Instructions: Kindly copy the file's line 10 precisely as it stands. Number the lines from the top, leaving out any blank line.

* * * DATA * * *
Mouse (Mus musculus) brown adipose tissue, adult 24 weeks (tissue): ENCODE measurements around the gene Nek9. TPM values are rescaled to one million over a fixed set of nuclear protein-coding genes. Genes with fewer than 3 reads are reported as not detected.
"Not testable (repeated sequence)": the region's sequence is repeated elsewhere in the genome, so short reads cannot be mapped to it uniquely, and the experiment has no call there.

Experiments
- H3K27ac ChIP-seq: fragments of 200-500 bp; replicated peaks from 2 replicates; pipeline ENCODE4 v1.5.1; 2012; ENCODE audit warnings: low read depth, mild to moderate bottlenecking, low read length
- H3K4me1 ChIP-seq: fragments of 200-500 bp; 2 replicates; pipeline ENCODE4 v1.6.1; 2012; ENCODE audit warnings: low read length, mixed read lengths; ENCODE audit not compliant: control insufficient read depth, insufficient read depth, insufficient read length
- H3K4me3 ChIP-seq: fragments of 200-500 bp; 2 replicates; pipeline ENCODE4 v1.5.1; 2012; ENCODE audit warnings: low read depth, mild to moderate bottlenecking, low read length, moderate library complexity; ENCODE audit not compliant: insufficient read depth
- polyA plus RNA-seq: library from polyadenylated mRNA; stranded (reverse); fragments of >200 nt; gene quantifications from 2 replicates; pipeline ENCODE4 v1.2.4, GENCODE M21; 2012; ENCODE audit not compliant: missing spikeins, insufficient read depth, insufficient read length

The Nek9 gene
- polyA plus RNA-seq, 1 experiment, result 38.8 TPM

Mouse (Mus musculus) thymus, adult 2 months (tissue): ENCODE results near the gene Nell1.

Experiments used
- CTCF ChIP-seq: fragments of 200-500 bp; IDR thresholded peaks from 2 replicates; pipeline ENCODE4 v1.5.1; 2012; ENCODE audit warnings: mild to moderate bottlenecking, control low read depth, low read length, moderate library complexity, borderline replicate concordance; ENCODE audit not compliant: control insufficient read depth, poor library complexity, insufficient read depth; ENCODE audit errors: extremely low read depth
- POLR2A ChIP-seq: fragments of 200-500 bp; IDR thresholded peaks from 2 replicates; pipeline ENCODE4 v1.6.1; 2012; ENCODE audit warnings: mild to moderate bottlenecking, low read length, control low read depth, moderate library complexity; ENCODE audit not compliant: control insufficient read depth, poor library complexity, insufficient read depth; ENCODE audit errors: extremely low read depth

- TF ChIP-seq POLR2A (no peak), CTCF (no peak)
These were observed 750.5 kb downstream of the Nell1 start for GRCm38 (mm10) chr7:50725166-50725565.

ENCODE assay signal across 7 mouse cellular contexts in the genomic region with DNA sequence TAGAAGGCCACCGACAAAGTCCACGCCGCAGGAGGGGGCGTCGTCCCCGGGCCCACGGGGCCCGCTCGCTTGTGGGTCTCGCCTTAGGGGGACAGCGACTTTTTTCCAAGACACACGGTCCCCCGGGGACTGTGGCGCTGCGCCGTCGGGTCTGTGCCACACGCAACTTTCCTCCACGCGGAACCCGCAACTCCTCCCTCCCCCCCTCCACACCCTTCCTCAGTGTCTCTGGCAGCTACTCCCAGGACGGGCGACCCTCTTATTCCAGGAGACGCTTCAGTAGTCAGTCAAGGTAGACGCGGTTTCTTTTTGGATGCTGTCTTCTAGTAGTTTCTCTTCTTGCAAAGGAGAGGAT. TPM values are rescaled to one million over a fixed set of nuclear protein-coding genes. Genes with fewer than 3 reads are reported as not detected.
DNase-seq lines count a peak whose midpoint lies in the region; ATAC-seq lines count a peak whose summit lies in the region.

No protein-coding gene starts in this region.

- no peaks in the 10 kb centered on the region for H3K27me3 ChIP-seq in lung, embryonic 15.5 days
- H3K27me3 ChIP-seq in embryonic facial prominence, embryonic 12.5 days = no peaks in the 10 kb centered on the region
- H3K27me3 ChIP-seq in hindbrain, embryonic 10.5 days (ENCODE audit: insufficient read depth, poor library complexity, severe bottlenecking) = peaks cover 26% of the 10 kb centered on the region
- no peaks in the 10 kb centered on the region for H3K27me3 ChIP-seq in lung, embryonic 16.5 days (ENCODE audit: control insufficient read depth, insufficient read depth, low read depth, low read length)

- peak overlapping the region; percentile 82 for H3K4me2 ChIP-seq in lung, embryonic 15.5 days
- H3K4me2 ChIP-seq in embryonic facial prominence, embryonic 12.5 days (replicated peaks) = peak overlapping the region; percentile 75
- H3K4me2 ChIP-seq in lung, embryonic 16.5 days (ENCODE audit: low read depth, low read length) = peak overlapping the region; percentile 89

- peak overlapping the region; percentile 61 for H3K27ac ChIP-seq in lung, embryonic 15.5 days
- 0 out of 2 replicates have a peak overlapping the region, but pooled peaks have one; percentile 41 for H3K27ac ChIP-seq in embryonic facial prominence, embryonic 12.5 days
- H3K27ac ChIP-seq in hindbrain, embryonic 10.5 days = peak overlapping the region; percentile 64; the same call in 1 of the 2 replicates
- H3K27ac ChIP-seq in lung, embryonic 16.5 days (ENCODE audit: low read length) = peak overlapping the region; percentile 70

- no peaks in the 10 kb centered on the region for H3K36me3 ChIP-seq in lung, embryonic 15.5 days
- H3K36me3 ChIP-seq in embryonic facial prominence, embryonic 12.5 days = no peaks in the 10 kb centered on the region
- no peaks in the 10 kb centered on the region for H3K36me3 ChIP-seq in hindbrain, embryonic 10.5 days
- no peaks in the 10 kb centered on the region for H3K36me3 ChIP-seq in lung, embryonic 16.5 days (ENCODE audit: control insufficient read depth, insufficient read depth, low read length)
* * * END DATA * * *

Mouse (Mus musculus) thymus, adult 2 months (tissue): ENCODE results near the gene Nell1.